Memoirs of a Breton Peasant

By ,

In the 1970s, a handwritten manuscript of some 4,000 pages (of which only a small portion was previously known) came to light in the city of Quimper, Brittany. They constitute the memoirs of a remarkable man: Jean-Marie Déguignet (1834-1905). The present translation is a tightly edited version of that manuscript. This peasant, born in abject poverty and raised amid the ignorance and superstition (his words) of rural Breton society, grew into a self-educated, questioning, free-thinking, anti-clerical, misogynistic, socialist cynic who was successively a beggar, cowherd, soldier, traveler, farmer, insurance salesman, shopkeeper, outcast, and, finally, derelict. How he happened to take such a different path from his peasant countrymen, he himself ascribed to having been kicked in the head by a horse at the age of nine! Whatever the cause, this intelligent, angry man, who never missed an opportunity to denounce a priest or a politician (or an in-law), has left us a fascinating account of a truly unique personal story. I would like to have known him.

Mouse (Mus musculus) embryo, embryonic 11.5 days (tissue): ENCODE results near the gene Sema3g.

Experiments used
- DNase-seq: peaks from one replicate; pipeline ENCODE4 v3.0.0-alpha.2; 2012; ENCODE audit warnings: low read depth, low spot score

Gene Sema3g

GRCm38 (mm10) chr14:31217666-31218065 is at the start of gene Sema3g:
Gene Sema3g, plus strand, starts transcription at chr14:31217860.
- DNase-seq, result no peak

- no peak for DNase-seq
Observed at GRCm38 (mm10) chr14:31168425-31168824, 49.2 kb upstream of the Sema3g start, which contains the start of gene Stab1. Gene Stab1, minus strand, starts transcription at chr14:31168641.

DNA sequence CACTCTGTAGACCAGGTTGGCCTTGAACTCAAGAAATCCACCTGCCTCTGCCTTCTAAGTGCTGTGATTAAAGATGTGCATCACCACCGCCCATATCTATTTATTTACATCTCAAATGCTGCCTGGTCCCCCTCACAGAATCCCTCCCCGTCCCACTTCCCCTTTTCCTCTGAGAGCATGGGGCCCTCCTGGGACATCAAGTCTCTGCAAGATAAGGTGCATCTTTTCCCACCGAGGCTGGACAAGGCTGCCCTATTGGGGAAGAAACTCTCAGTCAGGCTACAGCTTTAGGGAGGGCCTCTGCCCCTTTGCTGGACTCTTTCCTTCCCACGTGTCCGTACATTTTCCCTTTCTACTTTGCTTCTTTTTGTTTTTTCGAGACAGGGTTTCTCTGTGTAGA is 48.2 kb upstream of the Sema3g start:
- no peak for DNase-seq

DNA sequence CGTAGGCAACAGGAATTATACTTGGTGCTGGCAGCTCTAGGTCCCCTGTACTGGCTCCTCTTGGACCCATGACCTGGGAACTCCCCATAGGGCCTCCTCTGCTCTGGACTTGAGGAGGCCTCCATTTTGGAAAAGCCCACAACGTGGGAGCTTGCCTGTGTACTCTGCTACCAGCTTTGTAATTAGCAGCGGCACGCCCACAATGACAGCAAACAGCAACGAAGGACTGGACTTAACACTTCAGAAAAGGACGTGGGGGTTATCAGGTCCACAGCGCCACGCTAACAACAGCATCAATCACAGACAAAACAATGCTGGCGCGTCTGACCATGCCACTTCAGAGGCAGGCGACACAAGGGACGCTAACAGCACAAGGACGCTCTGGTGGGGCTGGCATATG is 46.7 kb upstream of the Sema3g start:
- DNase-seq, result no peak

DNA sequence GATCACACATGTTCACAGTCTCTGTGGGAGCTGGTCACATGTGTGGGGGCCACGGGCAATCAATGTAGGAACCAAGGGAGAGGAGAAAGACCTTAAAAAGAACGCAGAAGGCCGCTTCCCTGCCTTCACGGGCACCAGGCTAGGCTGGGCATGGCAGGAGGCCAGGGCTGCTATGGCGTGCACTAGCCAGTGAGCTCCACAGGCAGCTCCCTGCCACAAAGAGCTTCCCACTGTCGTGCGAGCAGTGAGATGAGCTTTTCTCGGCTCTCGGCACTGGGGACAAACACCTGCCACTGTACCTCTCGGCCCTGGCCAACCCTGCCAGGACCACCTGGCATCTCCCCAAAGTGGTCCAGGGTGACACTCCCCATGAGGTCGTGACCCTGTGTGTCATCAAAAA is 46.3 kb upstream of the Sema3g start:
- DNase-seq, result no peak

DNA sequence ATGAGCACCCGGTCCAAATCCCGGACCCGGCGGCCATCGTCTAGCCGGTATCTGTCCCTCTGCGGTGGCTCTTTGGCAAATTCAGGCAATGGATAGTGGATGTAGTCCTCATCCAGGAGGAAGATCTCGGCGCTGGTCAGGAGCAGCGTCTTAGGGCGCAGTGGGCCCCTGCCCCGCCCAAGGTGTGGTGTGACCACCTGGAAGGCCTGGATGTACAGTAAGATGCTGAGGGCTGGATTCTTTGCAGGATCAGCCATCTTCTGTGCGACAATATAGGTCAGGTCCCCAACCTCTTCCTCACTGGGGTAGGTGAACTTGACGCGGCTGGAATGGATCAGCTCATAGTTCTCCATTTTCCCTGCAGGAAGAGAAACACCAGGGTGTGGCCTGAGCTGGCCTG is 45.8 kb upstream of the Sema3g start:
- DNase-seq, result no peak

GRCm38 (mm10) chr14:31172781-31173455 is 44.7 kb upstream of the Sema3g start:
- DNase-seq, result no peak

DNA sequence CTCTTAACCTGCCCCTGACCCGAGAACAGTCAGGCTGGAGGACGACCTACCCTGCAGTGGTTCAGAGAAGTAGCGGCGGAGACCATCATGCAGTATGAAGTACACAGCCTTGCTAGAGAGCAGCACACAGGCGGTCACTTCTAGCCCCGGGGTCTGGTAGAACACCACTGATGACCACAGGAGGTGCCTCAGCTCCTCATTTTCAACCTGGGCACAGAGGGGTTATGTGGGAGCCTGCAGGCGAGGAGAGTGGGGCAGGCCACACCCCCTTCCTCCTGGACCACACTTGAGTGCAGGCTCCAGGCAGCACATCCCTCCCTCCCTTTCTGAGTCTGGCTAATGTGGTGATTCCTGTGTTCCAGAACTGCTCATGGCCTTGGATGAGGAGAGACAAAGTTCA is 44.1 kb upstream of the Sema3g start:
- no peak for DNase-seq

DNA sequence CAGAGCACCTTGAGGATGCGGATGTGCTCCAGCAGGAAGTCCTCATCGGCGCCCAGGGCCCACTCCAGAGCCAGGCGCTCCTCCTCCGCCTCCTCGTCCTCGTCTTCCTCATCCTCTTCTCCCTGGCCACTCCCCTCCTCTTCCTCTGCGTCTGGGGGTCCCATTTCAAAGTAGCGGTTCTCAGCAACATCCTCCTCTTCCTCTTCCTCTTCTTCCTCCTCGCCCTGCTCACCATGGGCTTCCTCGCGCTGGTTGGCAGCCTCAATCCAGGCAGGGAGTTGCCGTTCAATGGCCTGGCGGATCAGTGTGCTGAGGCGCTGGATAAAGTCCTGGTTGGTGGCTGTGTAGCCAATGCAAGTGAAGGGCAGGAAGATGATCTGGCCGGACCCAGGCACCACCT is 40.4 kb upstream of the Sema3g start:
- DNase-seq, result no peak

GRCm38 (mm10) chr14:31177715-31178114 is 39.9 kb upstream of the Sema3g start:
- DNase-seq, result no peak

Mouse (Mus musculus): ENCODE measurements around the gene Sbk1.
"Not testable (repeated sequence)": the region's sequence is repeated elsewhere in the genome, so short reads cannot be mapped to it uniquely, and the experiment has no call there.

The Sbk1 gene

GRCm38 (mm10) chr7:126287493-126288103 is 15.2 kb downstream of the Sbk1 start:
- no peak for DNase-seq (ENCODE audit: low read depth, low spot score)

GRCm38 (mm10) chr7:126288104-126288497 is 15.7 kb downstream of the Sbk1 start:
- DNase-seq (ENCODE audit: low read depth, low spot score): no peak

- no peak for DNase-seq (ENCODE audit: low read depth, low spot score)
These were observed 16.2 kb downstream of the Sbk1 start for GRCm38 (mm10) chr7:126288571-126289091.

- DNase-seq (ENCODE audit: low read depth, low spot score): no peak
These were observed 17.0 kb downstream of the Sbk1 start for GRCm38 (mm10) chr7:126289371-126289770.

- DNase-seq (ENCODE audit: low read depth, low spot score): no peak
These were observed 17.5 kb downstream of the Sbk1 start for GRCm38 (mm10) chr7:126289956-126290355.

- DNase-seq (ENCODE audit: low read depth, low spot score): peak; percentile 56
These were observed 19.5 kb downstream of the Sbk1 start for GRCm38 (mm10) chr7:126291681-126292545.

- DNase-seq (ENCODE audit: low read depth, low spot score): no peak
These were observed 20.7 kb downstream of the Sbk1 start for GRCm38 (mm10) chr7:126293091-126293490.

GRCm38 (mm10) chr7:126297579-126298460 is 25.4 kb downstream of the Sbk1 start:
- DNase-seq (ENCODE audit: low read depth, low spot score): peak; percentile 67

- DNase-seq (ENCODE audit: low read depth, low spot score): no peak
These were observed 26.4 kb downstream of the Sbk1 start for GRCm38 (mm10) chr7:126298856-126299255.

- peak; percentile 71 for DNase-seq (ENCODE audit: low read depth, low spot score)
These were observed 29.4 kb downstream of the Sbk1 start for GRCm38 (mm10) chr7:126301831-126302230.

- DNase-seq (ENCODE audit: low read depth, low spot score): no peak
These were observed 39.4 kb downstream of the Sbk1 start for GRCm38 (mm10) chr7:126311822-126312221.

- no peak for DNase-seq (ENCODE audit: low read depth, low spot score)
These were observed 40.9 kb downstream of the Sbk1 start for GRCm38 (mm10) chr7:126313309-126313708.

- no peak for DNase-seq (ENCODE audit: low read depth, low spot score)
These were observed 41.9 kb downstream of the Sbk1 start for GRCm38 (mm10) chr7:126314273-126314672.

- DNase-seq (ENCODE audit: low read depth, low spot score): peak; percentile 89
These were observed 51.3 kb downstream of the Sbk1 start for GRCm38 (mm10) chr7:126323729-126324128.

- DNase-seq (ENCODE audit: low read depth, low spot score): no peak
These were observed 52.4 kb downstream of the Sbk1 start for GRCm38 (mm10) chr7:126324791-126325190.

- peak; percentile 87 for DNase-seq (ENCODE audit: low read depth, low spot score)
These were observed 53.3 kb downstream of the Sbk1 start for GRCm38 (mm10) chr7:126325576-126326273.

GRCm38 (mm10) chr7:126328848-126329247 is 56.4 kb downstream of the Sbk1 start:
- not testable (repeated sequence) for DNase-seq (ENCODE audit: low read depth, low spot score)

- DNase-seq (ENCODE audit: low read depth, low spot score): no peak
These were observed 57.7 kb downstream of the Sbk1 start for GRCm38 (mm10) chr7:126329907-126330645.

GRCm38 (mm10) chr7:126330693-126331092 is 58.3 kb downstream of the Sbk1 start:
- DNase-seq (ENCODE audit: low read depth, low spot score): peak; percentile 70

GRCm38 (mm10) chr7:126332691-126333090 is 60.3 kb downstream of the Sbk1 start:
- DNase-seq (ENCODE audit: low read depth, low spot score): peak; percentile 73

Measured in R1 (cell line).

Share this review

Now available in paperback (UK) or on Kindle

Jenny Barden's masterful novel about the lost colony of Roanoke.

Details

Publisher

Published

Genre

Century

Price
(US) $19.95

ISBN
(US) 9781609803469

Format
Paperback

Pages
431

Review

Appeared in

Reviewed by